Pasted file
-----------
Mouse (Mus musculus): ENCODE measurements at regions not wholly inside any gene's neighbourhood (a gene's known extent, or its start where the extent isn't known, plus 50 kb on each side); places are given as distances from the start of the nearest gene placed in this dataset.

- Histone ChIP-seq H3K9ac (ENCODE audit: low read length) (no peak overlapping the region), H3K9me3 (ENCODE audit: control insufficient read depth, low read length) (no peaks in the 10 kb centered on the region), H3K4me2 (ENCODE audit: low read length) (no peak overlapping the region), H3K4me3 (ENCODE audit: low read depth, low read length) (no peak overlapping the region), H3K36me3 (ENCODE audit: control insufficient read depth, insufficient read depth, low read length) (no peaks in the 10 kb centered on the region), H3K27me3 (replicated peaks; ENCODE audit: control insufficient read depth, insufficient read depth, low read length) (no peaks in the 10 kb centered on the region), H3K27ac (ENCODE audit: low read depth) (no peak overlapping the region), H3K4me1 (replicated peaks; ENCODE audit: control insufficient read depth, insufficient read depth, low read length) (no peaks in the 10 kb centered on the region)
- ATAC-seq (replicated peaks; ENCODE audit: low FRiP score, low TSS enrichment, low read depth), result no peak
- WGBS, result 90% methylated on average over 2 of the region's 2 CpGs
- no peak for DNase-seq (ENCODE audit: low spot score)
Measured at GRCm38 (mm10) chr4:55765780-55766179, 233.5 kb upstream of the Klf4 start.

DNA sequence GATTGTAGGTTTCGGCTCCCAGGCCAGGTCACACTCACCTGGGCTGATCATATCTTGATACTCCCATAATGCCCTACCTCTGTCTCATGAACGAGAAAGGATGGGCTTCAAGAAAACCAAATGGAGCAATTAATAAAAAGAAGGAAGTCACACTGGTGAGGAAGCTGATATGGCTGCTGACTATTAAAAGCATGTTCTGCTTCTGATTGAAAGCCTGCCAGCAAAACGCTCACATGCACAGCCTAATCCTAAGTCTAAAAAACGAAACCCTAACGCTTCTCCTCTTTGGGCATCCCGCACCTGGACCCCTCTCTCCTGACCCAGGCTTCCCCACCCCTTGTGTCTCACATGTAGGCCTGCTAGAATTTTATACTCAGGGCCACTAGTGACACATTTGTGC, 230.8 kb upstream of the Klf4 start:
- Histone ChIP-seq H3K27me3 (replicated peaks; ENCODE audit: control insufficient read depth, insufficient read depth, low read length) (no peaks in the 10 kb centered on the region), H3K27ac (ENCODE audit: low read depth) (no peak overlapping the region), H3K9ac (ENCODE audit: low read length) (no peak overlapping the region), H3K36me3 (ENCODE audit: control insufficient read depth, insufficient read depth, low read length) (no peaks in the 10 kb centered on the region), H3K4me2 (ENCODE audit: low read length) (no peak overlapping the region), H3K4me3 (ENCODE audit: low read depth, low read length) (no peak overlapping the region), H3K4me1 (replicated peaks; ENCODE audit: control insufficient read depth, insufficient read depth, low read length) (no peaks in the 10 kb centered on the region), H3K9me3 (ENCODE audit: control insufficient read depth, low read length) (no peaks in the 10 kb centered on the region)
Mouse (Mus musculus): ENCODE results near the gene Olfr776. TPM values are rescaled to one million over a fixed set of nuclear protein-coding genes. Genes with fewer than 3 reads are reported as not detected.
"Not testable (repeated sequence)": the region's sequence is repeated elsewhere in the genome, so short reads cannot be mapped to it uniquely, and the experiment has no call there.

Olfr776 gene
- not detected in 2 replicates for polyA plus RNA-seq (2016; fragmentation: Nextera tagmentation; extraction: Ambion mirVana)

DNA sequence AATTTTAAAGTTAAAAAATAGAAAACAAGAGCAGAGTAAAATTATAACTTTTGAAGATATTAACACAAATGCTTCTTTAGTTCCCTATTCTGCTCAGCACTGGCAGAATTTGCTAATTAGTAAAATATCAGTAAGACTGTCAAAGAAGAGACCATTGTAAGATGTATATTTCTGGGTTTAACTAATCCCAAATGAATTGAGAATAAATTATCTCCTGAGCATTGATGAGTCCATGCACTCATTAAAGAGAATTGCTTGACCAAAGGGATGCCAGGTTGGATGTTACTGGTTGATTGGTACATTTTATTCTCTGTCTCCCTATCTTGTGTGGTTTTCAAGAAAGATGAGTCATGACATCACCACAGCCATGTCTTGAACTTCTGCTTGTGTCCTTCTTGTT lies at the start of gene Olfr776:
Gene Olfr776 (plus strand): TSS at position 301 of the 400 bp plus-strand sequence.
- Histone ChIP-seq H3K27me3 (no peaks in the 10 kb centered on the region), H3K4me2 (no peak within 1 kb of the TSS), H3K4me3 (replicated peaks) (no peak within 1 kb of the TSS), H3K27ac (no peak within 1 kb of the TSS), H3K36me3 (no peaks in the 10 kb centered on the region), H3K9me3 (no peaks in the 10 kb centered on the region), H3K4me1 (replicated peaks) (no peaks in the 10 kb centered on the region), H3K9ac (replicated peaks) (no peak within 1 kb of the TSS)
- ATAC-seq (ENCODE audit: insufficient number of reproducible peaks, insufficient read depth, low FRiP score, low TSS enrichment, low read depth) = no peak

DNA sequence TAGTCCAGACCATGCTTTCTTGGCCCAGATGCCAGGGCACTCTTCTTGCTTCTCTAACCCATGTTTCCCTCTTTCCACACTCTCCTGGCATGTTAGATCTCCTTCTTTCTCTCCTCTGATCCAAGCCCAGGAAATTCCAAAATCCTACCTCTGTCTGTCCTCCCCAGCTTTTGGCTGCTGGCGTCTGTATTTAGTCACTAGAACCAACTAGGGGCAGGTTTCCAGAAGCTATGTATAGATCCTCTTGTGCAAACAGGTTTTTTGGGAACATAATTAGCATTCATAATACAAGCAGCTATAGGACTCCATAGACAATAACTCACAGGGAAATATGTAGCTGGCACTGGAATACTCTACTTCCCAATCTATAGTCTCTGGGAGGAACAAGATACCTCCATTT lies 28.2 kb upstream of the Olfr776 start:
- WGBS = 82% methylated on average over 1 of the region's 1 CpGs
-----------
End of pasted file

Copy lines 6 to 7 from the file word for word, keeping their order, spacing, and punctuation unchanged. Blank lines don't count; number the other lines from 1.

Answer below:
Measured at GRCm38 (mm10) chr4:55765780-55766179, 233.5 kb upstream of the Klf4 start.

DNA sequence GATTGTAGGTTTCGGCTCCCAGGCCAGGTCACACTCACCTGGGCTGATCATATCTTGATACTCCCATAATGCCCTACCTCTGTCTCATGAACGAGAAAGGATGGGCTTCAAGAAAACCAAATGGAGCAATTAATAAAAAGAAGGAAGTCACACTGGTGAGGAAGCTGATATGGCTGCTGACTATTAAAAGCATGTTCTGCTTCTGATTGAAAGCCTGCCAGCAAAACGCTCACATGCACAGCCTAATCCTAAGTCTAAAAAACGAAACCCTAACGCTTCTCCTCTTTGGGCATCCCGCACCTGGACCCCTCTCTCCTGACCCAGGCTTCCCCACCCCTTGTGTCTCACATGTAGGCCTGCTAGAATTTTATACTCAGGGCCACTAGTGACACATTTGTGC, 230.8 kb upstream of the Klf4 start: